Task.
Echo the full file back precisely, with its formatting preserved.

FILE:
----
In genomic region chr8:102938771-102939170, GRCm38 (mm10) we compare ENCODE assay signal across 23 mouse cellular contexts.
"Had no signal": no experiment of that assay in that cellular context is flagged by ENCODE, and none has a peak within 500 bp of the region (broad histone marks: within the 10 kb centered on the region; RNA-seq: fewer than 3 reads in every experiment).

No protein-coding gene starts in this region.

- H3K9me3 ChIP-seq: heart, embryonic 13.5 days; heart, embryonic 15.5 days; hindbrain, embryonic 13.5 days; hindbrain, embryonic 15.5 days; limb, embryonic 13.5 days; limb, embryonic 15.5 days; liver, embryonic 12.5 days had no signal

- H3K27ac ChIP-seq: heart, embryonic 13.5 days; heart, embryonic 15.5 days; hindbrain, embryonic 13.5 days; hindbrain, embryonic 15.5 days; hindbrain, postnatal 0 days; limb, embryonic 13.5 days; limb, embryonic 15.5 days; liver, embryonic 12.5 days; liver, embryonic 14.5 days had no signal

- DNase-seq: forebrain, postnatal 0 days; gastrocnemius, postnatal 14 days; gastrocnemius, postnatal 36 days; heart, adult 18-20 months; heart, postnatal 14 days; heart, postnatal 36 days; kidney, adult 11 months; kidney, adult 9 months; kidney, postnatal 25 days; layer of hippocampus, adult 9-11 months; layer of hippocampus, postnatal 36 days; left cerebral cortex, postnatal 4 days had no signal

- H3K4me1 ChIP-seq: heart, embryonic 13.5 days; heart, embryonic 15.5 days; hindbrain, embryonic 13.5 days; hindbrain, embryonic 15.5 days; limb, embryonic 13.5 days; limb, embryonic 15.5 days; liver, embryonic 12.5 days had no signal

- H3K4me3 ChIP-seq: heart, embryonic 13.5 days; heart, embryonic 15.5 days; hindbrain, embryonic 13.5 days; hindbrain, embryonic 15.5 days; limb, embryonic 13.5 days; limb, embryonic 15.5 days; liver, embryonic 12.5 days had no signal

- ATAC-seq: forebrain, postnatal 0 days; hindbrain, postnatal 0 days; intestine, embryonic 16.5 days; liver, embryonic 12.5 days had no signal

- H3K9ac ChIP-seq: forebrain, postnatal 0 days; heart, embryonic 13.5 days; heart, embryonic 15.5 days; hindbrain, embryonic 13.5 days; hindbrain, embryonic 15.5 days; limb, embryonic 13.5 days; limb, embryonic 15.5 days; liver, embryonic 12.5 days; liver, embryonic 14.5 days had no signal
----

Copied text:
In genomic region chr8:102938771-102939170, GRCm38 (mm10) we compare ENCODE assay signal across 23 mouse cellular contexts.
"Had no signal": no experiment of that assay in that cellular context is flagged by ENCODE, and none has a peak within 500 bp of the region (broad histone marks: within the 10 kb centered on the region; RNA-seq: fewer than 3 reads in every experiment).

No protein-coding gene starts in this region.

- H3K9me3 ChIP-seq: heart, embryonic 13.5 days; heart, embryonic 15.5 days; hindbrain, embryonic 13.5 days; hindbrain, embryonic 15.5 days; limb, embryonic 13.5 days; limb, embryonic 15.5 days; liver, embryonic 12.5 days had no signal

- H3K27ac ChIP-seq: heart, embryonic 13.5 days; heart, embryonic 15.5 days; hindbrain, embryonic 13.5 days; hindbrain, embryonic 15.5 days; hindbrain, postnatal 0 days; limb, embryonic 13.5 days; limb, embryonic 15.5 days; liver, embryonic 12.5 days; liver, embryonic 14.5 days had no signal

- DNase-seq: forebrain, postnatal 0 days; gastrocnemius, postnatal 14 days; gastrocnemius, postnatal 36 days; heart, adult 18-20 months; heart, postnatal 14 days; heart, postnatal 36 days; kidney, adult 11 months; kidney, adult 9 months; kidney, postnatal 25 days; layer of hippocampus, adult 9-11 months; layer of hippocampus, postnatal 36 days; left cerebral cortex, postnatal 4 days had no signal

- H3K4me1 ChIP-seq: heart, embryonic 13.5 days; heart, embryonic 15.5 days; hindbrain, embryonic 13.5 days; hindbrain, embryonic 15.5 days; limb, embryonic 13.5 days; limb, embryonic 15.5 days; liver, embryonic 12.5 days had no signal

- H3K4me3 ChIP-seq: heart, embryonic 13.5 days; heart, embryonic 15.5 days; hindbrain, embryonic 13.5 days; hindbrain, embryonic 15.5 days; limb, embryonic 13.5 days; limb, embryonic 15.5 days; liver, embryonic 12.5 days had no signal

- ATAC-seq: forebrain, postnatal 0 days; hindbrain, postnatal 0 days; intestine, embryonic 16.5 days; liver, embryonic 12.5 days had no signal

- H3K9ac ChIP-seq: forebrain, postnatal 0 days; heart, embryonic 13.5 days; heart, embryonic 15.5 days; hindbrain, embryonic 13.5 days; hindbrain, embryonic 15.5 days; limb, embryonic 13.5 days; limb, embryonic 15.5 days; liver, embryonic 12.5 days; liver, embryonic 14.5 days had no signal